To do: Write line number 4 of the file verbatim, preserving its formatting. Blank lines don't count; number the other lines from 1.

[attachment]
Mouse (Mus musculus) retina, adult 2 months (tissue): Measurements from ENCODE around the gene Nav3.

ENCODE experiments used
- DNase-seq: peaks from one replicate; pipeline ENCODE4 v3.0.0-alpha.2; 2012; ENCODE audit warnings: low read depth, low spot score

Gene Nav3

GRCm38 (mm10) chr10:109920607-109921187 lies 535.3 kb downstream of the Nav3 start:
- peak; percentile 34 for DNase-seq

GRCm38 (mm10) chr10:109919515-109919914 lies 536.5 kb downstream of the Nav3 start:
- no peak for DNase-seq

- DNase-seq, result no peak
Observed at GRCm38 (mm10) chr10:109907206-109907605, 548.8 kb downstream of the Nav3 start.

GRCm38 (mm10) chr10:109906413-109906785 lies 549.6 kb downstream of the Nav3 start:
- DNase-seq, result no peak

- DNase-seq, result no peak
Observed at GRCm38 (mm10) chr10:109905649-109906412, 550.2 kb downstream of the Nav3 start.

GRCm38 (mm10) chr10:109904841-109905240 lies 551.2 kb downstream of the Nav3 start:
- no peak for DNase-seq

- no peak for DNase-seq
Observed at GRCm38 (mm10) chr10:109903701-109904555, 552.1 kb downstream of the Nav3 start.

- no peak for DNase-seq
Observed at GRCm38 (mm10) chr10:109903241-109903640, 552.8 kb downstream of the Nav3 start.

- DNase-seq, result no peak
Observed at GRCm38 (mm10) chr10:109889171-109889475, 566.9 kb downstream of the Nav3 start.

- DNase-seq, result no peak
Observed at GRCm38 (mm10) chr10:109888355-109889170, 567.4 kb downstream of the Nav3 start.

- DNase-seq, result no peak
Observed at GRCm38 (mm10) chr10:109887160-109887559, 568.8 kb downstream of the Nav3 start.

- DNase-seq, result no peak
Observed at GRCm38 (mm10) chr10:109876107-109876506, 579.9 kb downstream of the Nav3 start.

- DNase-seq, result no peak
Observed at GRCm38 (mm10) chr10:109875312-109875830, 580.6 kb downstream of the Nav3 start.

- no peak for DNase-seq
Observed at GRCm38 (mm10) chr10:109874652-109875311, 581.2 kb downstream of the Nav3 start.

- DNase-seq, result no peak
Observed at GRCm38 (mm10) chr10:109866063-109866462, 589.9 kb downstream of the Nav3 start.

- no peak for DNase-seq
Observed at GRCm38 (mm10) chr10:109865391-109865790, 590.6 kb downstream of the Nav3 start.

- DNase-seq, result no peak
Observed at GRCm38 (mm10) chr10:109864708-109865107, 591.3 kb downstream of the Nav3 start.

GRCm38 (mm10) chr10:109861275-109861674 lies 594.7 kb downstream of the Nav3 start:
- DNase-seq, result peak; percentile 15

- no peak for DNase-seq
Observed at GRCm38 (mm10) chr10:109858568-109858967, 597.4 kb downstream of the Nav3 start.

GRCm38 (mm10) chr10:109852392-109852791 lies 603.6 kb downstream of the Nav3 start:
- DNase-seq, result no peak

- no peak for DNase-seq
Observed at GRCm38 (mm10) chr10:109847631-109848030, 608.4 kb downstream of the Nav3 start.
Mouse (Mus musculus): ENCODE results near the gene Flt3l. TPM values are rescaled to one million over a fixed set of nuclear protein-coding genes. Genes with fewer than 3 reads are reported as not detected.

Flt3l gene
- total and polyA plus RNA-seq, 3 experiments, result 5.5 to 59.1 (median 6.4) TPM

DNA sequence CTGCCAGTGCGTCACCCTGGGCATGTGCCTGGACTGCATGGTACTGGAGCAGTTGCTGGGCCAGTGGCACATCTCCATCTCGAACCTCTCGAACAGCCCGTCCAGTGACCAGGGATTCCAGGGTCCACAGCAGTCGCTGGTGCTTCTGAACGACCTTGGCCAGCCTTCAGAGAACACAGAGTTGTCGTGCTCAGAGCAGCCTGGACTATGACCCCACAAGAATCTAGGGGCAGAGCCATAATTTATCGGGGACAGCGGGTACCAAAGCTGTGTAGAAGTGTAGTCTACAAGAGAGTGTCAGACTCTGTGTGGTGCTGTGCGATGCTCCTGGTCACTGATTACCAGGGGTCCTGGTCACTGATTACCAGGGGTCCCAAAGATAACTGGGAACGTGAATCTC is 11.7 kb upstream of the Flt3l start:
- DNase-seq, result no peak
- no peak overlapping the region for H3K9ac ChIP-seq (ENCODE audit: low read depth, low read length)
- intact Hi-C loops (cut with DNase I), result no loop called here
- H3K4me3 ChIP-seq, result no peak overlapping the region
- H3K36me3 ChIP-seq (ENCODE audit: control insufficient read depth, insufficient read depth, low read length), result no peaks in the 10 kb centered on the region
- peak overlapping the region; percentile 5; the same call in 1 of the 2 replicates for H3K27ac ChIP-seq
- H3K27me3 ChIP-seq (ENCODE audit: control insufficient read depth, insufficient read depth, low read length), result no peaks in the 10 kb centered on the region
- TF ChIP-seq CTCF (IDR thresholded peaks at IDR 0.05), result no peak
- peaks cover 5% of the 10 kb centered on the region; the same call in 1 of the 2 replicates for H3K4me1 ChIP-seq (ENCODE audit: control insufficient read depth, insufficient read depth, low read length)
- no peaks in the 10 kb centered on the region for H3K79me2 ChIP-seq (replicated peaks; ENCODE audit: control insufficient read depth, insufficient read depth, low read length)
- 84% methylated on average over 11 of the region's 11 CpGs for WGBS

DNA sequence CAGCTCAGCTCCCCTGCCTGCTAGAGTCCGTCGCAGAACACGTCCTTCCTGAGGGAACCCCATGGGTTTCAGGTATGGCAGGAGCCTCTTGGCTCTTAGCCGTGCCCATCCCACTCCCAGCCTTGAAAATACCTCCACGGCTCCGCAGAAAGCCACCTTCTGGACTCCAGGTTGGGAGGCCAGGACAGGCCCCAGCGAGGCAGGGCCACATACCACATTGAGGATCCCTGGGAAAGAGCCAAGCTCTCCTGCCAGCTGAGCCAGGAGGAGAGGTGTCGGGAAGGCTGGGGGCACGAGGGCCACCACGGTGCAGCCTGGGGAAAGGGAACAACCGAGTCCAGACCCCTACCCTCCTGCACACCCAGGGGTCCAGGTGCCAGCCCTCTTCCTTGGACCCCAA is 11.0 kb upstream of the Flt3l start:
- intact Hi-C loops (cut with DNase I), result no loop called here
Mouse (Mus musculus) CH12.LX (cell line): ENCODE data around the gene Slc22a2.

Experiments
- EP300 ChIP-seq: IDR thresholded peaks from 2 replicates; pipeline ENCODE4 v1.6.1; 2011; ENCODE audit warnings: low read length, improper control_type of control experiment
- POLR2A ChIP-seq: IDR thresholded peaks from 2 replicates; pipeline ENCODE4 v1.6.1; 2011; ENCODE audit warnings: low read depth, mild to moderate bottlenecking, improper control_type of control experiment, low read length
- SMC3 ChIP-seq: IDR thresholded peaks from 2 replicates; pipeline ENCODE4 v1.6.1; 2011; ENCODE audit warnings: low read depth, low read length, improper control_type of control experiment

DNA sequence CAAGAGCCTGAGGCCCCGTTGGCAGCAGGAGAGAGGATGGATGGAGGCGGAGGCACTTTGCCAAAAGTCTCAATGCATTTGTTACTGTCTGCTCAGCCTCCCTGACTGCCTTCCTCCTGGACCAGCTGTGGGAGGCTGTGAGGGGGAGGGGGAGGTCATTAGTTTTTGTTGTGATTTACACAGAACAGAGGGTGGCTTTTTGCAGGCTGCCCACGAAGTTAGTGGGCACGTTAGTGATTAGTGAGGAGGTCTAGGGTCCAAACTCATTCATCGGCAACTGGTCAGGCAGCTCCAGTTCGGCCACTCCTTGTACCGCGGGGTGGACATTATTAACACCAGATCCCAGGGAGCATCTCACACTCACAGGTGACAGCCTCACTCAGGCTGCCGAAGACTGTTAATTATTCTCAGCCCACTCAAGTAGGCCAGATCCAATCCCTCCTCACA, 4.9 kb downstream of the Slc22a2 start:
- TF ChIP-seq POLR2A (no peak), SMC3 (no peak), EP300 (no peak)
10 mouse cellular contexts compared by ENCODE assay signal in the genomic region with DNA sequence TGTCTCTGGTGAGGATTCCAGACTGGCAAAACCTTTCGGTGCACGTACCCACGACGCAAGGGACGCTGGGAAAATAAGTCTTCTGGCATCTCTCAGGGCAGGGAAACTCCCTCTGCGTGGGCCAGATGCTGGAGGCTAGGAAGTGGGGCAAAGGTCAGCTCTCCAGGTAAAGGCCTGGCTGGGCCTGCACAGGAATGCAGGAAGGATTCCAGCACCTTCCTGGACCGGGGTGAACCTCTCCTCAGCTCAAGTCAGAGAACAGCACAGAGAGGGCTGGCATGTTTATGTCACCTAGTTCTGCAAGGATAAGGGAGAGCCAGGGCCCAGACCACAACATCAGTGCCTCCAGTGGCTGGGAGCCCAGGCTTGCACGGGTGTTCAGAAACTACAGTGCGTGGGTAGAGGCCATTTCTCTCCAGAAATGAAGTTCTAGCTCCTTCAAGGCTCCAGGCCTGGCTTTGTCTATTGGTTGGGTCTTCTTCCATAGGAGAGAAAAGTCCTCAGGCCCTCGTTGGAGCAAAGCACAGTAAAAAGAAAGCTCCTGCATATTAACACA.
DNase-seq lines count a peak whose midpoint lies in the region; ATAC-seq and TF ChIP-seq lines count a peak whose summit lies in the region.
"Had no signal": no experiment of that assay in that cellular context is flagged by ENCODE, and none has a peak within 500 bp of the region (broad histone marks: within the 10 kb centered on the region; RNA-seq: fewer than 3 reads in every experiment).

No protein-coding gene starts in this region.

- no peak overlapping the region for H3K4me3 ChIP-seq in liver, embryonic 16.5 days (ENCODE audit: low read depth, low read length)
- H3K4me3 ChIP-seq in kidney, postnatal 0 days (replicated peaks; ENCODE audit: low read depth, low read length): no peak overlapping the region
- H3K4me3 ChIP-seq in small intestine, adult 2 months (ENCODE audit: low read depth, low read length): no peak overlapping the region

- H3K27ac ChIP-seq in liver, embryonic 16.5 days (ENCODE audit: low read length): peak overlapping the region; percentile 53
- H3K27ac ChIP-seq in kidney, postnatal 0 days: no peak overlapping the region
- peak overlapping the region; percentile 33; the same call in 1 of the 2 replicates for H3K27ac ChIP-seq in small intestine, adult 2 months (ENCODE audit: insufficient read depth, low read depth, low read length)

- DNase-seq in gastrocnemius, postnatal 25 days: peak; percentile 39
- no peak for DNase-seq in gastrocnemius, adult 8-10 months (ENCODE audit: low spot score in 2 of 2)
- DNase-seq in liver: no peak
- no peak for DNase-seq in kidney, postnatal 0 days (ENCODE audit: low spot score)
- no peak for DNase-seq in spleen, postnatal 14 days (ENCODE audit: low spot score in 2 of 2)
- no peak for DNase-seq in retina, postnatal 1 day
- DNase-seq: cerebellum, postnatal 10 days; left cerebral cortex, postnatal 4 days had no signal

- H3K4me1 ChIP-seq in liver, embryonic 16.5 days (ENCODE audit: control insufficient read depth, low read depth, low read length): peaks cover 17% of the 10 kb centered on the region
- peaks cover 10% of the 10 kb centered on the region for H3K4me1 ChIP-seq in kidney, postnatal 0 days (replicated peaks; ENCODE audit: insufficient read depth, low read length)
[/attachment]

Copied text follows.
Gene Nav3